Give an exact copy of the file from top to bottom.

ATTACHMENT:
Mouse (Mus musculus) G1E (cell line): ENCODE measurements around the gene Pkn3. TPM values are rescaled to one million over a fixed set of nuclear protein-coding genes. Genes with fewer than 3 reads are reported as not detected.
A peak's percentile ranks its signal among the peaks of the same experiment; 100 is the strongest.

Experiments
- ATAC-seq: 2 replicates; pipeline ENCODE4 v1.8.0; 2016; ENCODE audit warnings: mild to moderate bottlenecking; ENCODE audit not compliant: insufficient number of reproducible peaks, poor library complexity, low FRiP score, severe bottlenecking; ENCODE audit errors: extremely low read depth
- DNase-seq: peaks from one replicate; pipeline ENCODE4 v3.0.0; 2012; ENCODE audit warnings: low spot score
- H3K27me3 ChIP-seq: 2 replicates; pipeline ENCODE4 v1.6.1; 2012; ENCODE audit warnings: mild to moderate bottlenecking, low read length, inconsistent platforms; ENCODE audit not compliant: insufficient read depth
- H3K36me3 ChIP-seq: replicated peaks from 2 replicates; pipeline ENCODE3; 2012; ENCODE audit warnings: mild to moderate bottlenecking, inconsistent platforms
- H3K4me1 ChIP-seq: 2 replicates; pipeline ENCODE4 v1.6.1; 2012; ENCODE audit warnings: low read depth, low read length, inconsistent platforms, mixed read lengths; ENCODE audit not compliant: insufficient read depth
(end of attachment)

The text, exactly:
Mouse (Mus musculus) G1E (cell line): ENCODE measurements around the gene Pkn3. TPM values are rescaled to one million over a fixed set of nuclear protein-coding genes. Genes with fewer than 3 reads are reported as not detected.
A peak's percentile ranks its signal among the peaks of the same experiment; 100 is the strongest.

Experiments
- ATAC-seq: 2 replicates; pipeline ENCODE4 v1.8.0; 2016; ENCODE audit warnings: mild to moderate bottlenecking; ENCODE audit not compliant: insufficient number of reproducible peaks, poor library complexity, low FRiP score, severe bottlenecking; ENCODE audit errors: extremely low read depth
- DNase-seq: peaks from one replicate; pipeline ENCODE4 v3.0.0; 2012; ENCODE audit warnings: low spot score
- H3K27me3 ChIP-seq: 2 replicates; pipeline ENCODE4 v1.6.1; 2012; ENCODE audit warnings: mild to moderate bottlenecking, low read length, inconsistent platforms; ENCODE audit not compliant: insufficient read depth
- H3K36me3 ChIP-seq: replicated peaks from 2 replicates; pipeline ENCODE3; 2012; ENCODE audit warnings: mild to moderate bottlenecking, inconsistent platforms
- H3K4me1 ChIP-seq: 2 replicates; pipeline ENCODE4 v1.6.1; 2012; ENCODE audit warnings: low read depth, low read length, inconsistent platforms, mixed read lengths; ENCODE audit not compliant: insufficient read depth